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System administration with Webmin

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Webmin offers administration of a Linux system via a web interface. It is implemented as a set of Perl scripts that includes a small web server. Part of the appeal of Webmin is that it’s extremely comprehensive as there are modules for most typical administration tasks. This includes core system areas such as management of printers and users, and package-specific tasks such as configuration of Apache and Squid. In addition, it includes some handy tools like basic file backup and transfer, and system resource monitoring.

Webmin isn’t generally included in the package repositories for most Linux distributions, so setting it up entails downloading it from the website. This suits most administrators since they tend to prefer carrying out updates of administrator tools when they are ready rather than as part of an automatic system upgrade. Webmin itself contains its own facilities for updating modules as updates become available.

So what can you do with Webmin? A typical example is configuring a system remotely, and we’ll show you how to do that, but there’s a lot more besides such mundane tasks on offer. Since it’s so mind-bogglingly comprehensive, there is no reason why it can’t be used as an all- encompassing system configuration GUI. In this context, it has the potential to offer a consistent organisation-wide configuration GUI that’s backed up by a reassuring 15-year lineage.

system adminsitration
Remotely manage with Webmin

Step by step

Step 01

Fetch the latest version

Head on over to the Webmin site and proceed to the Download page to fetch the latest version of Webmin. Alternatively, download the latest version as a DEB file by typing:

$ wget http://www.webmin.com/download/ deb/webmin-current.deb.

Or type:

$ wget http://www.webmin.com/ download/rpm/webmin-current.rpm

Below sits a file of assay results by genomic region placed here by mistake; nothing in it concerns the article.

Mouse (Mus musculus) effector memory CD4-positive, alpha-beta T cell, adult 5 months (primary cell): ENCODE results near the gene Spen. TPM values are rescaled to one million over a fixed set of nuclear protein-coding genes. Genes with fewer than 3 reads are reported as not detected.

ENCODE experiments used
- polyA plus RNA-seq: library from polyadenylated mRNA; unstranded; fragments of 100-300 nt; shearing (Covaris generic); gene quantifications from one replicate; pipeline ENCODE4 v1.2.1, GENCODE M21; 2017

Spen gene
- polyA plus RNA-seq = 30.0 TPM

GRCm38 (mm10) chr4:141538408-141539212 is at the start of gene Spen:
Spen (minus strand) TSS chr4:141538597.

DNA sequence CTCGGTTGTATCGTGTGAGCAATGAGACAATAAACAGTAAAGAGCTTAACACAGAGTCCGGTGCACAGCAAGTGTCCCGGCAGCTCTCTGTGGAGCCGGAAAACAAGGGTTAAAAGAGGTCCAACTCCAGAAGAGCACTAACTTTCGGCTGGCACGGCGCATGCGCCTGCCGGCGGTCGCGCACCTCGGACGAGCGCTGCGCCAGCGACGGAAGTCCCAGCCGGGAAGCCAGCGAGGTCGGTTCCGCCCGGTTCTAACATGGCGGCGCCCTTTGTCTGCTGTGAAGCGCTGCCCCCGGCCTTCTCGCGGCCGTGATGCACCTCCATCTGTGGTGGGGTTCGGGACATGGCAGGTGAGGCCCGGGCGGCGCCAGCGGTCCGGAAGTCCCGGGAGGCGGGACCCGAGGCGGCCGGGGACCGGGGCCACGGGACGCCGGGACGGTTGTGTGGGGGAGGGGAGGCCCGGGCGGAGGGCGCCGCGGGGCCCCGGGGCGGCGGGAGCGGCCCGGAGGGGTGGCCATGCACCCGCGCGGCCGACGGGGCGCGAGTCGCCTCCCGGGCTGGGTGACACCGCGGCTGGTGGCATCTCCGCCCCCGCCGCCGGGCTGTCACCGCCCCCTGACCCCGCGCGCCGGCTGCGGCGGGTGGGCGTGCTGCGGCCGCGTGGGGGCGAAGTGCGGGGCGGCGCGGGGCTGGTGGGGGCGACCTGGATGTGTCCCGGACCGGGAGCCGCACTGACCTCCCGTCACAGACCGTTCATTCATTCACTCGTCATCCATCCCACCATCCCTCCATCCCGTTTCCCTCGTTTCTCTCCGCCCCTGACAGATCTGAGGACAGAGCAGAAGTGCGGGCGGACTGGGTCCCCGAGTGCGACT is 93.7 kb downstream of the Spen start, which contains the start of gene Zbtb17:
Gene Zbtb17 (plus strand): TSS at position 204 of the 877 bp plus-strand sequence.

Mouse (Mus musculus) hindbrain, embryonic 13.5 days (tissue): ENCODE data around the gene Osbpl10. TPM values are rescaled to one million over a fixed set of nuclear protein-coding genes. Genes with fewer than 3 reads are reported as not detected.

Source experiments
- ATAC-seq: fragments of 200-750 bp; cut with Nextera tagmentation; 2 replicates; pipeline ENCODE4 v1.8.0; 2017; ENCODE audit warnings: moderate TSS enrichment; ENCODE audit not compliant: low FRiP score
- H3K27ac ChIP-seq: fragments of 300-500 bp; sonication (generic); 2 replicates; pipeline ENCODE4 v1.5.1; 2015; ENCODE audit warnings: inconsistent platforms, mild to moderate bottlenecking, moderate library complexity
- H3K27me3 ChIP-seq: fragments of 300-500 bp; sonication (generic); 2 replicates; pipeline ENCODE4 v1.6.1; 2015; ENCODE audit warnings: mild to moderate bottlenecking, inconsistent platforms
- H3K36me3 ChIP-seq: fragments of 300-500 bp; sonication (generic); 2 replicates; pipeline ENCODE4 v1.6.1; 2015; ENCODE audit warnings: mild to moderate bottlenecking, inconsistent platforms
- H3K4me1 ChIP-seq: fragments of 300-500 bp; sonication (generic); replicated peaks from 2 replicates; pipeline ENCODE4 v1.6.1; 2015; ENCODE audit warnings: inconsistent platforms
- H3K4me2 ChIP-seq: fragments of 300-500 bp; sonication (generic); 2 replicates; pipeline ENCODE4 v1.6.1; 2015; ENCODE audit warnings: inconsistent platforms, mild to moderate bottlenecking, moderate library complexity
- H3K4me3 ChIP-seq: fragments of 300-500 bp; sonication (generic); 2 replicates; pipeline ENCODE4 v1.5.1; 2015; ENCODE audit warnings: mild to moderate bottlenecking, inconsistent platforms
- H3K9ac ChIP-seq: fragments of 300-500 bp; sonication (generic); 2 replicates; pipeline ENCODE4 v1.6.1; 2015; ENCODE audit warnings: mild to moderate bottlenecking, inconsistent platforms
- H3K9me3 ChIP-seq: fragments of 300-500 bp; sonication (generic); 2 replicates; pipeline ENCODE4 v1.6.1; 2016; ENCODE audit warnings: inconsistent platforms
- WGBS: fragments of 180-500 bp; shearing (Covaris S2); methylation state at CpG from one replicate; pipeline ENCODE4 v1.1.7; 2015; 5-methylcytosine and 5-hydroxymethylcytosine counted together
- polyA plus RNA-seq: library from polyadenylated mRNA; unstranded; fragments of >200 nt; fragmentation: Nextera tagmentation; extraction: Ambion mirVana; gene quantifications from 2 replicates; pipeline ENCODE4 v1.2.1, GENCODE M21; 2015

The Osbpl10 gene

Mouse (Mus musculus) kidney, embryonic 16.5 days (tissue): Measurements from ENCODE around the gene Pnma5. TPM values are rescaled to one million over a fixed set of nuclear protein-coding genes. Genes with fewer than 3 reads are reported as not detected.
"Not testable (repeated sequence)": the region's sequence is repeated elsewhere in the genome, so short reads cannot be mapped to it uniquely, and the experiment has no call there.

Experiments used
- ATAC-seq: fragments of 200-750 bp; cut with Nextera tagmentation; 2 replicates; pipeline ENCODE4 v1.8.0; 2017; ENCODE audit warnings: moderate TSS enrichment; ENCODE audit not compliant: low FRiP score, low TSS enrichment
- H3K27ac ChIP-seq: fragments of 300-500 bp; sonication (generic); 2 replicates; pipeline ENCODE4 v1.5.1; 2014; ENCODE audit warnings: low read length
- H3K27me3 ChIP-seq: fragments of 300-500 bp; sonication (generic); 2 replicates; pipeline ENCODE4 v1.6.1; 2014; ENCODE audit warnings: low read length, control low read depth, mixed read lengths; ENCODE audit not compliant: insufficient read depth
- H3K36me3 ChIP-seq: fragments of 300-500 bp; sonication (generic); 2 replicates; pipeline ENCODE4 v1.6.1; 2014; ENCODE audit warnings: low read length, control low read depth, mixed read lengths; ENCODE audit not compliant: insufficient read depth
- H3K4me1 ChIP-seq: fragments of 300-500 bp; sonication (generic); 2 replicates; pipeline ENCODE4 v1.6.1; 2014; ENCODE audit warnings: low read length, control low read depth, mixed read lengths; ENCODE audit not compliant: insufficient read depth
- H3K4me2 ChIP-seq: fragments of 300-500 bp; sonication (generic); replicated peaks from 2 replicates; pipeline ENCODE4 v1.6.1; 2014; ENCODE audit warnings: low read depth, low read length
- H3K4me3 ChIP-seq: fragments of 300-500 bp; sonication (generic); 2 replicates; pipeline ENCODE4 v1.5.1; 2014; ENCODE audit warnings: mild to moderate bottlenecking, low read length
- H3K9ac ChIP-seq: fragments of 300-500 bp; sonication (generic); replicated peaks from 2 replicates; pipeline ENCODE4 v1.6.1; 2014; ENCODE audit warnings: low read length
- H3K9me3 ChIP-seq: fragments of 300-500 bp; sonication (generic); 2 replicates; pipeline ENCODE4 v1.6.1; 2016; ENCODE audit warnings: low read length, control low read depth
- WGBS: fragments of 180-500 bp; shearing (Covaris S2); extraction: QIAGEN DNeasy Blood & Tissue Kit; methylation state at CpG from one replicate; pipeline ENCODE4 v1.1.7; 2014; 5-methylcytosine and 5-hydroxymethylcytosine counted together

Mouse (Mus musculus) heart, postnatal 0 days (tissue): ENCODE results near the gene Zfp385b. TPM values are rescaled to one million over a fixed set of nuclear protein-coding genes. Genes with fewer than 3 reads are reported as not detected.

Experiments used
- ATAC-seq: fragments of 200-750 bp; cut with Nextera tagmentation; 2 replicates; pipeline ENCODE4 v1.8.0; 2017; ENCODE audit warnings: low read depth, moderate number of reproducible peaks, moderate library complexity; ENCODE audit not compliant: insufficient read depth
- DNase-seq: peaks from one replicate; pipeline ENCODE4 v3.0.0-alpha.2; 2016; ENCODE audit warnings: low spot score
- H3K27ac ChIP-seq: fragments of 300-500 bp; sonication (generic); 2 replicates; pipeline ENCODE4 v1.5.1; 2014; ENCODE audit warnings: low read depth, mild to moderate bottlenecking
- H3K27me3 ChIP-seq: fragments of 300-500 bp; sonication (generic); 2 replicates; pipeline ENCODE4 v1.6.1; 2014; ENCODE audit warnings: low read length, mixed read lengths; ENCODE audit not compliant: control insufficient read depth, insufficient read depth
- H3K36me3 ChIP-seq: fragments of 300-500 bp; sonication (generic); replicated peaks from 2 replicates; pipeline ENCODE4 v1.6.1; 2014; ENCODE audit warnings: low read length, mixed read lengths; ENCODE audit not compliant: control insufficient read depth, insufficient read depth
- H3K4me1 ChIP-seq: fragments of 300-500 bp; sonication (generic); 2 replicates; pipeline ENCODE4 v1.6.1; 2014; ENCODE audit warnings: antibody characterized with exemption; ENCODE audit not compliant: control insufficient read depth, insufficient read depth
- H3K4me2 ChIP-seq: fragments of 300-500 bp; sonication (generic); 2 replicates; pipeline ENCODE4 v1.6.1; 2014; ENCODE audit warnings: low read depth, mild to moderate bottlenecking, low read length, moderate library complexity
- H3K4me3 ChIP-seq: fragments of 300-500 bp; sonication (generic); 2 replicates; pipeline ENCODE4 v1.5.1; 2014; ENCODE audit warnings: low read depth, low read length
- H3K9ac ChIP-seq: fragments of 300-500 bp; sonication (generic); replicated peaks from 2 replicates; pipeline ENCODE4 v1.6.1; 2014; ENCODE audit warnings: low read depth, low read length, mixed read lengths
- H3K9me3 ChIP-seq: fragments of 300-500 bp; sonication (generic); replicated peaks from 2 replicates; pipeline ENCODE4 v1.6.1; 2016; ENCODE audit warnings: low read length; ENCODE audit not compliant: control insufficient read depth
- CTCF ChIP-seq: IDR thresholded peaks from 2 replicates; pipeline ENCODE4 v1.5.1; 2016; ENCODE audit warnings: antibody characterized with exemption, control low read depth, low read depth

…for RPM.

Step 02

Install Webmin (for DEB)

In the case of Debian-derived distributions, like Ubuntu, install the DEB file by typing sudo dpkg -i [name of .deb you downloaded]. This won’t satisfy all of the required dependencies for the package, so don’t worry if it throws up some errors. To fix this, type:

$ sudo apt-get -f install

Step 03

Install Webmin (for RPM)

In the case of Red Hat-derived distributions such as CentOS, first make yourself root by typing su. To install, type: yum install [nameofRPM fileyou’vedownloaded].

Step 04

Connect to Webmin

Fingers crossed, Webmin is now working. You can test it by navigating to https://[your hostname]:10000/. You can discover your hostname by typing hostname at the command prompt. If everything is working, you should see the web interface for Webmin.

system administration
Test to make sure you can connect

Step 05

Log in with root

Typically, you will give Webmin your ‘root’ username and password, when prompted. On a system such as Ubuntu that has no root account, you can use the username and password of the regular user so long as that user can execute sudo.

Step 06

Set a static IP address

For convenience, you might want to assign a static IP address to the host machine, so that it can be consistently identified on the network. In Webmin, go to Networking>Network Configuration>Network Interfaces to see a list of currently activated network interfaces. Click on the name of the network adaptor used to connect to the rest of your network (‘eth0’ or similar for a wired network; ‘wlan0’ for a Wi-Fi one). From here, change the IP address to something congruent to your current numbering scheme but higher. For example from to

Step 07

Configure your local firewall

If you can’t access Webmin from other machines on your network (by using http://[IP address:10000]/), don’t panic: it probably means that a local firewall is blocking port 10000. You can configure the local firewall using Webmin itself, too. Go to Networking> Local Firewall and click on the add button. Most of the fields on the next page can ignored, but set Network Protocol to equals TCP and Source TCP port to equals 10000. Click on Create to apply.

Step 08

Configure your router

How you enable access from the internet is specific for each router, so you’ll need to examine the instructions for your router or visit portforward.com. In short, you need to allow incoming transmissions for port 10000 and forward that port to the IP address of the host computer on your network. This is usually very straightforward, but since every router is different, it’s impossible to explain in detail here.

Step 09

Webmin package management